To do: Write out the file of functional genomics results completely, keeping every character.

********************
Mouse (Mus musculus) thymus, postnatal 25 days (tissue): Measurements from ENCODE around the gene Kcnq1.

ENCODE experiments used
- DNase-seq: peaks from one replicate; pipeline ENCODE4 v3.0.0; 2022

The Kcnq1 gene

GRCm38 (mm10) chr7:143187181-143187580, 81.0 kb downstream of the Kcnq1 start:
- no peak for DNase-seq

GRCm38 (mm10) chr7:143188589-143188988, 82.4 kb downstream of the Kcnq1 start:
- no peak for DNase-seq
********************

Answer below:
Mouse (Mus musculus) thymus, postnatal 25 days (tissue): Measurements from ENCODE around the gene Kcnq1.

ENCODE experiments used
- DNase-seq: peaks from one replicate; pipeline ENCODE4 v3.0.0; 2022

The Kcnq1 gene

GRCm38 (mm10) chr7:143187181-143187580, 81.0 kb downstream of the Kcnq1 start:
- no peak for DNase-seq

GRCm38 (mm10) chr7:143188589-143188988, 82.4 kb downstream of the Kcnq1 start:
- no peak for DNase-seq